- OSSA-2021-006: Routes middleware memory leak for nonexistent controllers
- OSSA-2021-005: Arbitrary dnsmasq reconfiguration via extra_dhcp_opts
- OSSA-2021-004: Linuxbridge ARP filter bypass on Netfilter platforms
- OSSA-2021-003: Account name and UUID oracles in account locking
- OSSA-2021-002: Open Redirect in noVNC proxy
You can find the complete list of published advisories here:
OpenStack Security Notes¶
Security Notes advise users of security related issues. Security notes are similar to advisories; they often address vulnerabilities in third party tools typically used within OpenStack deployments and provide guidance on common configuration mistakes that can result in an insecure operating environment.
The complete set of security notes is available online, but they are also published on the OpenStack mailing list when they are released.
OpenStack Security Guide¶
The OpenStack Security Guide provides best practice information for OpenStack deployers. This guide was written by a community of security experts from the OpenStack Security Project, based on experience gained while hardening OpenStack deployments. The guide covers topics including compute and storage hardening, rate limiting, compliance, and cryptography; it is the starting point for anyone looking to securely deploy OpenStack.
Read the guide online today.
OpenStack Security Project blog¶
The Security Project also maintain a blog, with posts about current and future projects, presentations and other information that doesnt fit in anywhere else: http://openstack-security.github.io/
Security information for OpenStack developers¶
How to propose and review a security patch¶
The patch development and review process for security patches is different from normal patches in OpenStack. Because the gerrit review process is public, all security bugs must have patches proposed to and reviewed in the StoryBoard or Launchpad report comments.
After a patch for the reported bug has been developed locally, you the patch author need to share that with the community. This is a simple process, but it is different than the normal OpenStack workflow.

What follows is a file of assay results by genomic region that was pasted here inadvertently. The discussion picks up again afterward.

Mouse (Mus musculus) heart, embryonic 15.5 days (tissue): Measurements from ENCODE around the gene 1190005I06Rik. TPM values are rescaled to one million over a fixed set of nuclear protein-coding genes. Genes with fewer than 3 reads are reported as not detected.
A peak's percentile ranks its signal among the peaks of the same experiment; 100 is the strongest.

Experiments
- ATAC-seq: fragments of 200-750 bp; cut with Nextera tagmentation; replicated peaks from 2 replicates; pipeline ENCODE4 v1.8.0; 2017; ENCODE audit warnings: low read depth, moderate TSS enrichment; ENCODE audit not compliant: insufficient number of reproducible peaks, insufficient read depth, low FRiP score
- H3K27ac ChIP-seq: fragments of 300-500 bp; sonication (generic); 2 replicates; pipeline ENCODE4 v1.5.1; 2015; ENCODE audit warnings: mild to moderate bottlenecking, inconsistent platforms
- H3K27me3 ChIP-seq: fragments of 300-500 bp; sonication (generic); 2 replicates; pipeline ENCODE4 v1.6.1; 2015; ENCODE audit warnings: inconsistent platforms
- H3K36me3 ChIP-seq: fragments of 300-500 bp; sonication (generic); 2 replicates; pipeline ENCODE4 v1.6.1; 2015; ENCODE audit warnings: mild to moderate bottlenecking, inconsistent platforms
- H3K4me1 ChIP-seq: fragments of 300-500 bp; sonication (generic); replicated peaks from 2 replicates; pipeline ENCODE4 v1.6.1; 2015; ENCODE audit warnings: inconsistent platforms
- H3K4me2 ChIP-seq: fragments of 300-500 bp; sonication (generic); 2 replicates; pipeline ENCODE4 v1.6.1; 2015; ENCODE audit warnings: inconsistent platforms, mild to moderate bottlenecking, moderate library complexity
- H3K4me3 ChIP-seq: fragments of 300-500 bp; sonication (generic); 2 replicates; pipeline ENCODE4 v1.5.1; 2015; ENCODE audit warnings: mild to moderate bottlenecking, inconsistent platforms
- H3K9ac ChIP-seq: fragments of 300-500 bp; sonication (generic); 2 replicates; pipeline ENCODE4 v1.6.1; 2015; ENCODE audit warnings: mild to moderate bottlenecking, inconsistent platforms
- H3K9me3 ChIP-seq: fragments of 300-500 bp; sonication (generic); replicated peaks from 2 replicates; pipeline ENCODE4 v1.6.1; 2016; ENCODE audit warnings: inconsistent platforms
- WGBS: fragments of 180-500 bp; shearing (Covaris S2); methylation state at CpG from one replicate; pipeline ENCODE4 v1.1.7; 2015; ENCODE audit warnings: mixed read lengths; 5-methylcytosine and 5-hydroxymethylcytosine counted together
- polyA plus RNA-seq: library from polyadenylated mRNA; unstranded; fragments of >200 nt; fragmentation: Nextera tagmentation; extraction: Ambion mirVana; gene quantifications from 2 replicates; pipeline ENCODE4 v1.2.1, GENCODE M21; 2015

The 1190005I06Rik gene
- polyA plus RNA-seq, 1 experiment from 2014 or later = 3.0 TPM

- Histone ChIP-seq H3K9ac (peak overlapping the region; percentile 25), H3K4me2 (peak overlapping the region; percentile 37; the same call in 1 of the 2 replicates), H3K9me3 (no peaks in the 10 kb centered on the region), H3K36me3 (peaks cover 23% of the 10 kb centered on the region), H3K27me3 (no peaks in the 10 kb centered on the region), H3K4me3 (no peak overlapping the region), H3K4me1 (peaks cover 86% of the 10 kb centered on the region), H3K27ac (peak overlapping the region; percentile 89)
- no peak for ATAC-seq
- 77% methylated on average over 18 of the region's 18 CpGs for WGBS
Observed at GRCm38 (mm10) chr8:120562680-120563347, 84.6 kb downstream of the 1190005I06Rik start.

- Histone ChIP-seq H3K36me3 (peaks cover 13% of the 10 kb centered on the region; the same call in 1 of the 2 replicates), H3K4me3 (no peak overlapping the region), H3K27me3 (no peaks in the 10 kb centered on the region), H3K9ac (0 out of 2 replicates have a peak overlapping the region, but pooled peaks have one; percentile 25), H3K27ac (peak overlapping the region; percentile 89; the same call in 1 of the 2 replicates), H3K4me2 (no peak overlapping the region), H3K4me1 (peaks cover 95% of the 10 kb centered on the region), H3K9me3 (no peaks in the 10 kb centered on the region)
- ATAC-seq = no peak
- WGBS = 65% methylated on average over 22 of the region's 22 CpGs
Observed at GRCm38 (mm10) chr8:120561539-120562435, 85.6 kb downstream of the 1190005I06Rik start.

Export it using the format-patch command:
git format-patch --stdout HEAD~1 >path/to/local/file.patch
Now you have the patch saved locally and you can attach it in a comment on the bug page.
For reviewers, to review that attached patch, run the following command:
git am <~path/to/local/file.patch
This applies the patch locally as a commit, including the commit message, author, date, and all other metadata. However, if the patch author did not use format-patch to export the patch (perhaps they only used git show >local.patch), then the patch can be applied locally with:
git apply path/to/local/file.patch
Secure development guidelines¶
The OpenStack security team have collaboratively developed this set of guidelines and best practices to help avoid common mistakes that lead to security vulnerabilities within the OpenStack platform.
- Apply Restrictive File Permissions
- Avoid dangerous file parsing and object serialization libraries
- Python Pipes to Avoid Shells
- Unvalidated URL redirect
- Use CSRF tokens to avoid CSRF attacks
- Escape user input to prevent XSS attacks
- Use secure channels for transmitting data
- Parameterize Database Queries
- Protect sensitive data in config files from disclosure
- Using Rootwrap in OpenStack
- Use Strong and Established Cryptographic Elements
- Use oslo rootwrap securely
- Use subprocess securely
- Restrict path access to prevent path traversal
- Create, use, and remove temporary files securely
- Validate certificates on HTTPS connections to avoid man-in-the-middle attacks